This has been a mini-critique of conservative Christianity. I mean it not so much to tell anyone something they didn't already know about the fundies, but to lay a cornerstone for an eventual argument that the ethical godless should find reason to show solidarity with liberal Christians (and the liberal manifestations of other religions). I also mean it as an answer to the conservatives who would use such solidarity as a club with which to beat down the liberals in their religion. I grew up a member of a conservative religious family, and I distinctly remember the denunciations from the pulpit of "liberal" Christians as being in league with the evil "secular humanists". I didn't understand it then, but I think I do now. And I hope that we can help educate conservative laity about the phoniness and worthlessness of such attacks, and therefore help them resist the efforts their preachers make to convince them that their Bible should come before their conscience.

Posted by smijer at 10:45 AM | Comments (0)

February 19, 2005

Me Too!

from - smijer

I normally don't do these thingies, but it just so happens that the book nearest is a way cool book. I didn't preview the sentence, but I bet it's a great one... Instructions:

1. Grab the nearest book.
2. Open the book to page 123.
3. Find the fifth sentence.
4. Post the text of the sentence in your journal along with these instructions.
5. Don’t search around and look for the “coolest” book you can find. Do what’s actually next to you.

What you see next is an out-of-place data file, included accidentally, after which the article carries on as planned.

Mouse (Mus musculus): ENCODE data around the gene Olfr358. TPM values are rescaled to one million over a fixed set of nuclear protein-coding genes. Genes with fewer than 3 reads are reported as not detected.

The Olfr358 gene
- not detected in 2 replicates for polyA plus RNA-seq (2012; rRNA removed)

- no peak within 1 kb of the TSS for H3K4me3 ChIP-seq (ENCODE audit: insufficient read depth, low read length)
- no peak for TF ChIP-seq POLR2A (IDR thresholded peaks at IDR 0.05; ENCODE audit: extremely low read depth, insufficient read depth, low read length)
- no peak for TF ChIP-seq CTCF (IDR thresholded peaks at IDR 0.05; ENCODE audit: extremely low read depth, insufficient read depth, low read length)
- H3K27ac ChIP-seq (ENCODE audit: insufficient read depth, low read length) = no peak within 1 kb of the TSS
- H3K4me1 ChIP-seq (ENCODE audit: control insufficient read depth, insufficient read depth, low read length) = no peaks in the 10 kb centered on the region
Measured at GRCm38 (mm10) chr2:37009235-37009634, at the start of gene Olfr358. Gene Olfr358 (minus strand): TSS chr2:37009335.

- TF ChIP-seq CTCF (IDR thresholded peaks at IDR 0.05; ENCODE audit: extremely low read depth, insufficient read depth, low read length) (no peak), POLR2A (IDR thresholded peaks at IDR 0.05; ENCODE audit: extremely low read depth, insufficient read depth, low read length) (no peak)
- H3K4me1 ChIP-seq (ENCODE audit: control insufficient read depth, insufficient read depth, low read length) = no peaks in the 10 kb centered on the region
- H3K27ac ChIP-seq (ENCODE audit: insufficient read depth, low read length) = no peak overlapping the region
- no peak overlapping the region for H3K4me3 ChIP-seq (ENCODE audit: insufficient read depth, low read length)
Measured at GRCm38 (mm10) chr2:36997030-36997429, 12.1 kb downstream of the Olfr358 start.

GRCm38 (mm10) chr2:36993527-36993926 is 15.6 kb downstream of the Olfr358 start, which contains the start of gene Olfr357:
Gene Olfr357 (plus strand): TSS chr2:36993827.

The Book is Weaveworld by Clive Barker... Now, let's see here... Page 123 is a chapter divider, so under the time honored tradition of blog time-wasters we turn instead to page 124 and find the fifth sentence...

It smelled of the Mersey; of silt and salt.

Dang... I was hoping it would have been one of the more artful sentences like...

The threads can always be traced back to some earlier tale, and to the tales that preceded that; though as the narrator's voice recedes the connections will seem to grow more tenuous, for each age will want the tale told as if it were of its own making.

Yeah... and if you have never read Weaveworld read it. And if you have never read Clive Barker, read Weaveworld before you read any of the others. Matter of fact, don't bother with the others, except maybe Imajica.

Posted by smijer at 06:58 PM | Comments (3)

February 18, 2005

Say what?

from - Buck

Just when you think things cannot possibly get weirder you find

this about Democrats


this about Republicans.

I did note that the 1.5 billion dollar price tag for an Embassy in Iraq has been slashed to about 648 million.

I guess not all news is bad.

Posted by Buck at 08:27 AM | Comments (0)

How Much is that Doggie Under the Door?

from - smijer


As always, TGIF & check the Ark... I'd say more, but I'm running late again!

Posted by smijer at 08:10 AM | Comments (3)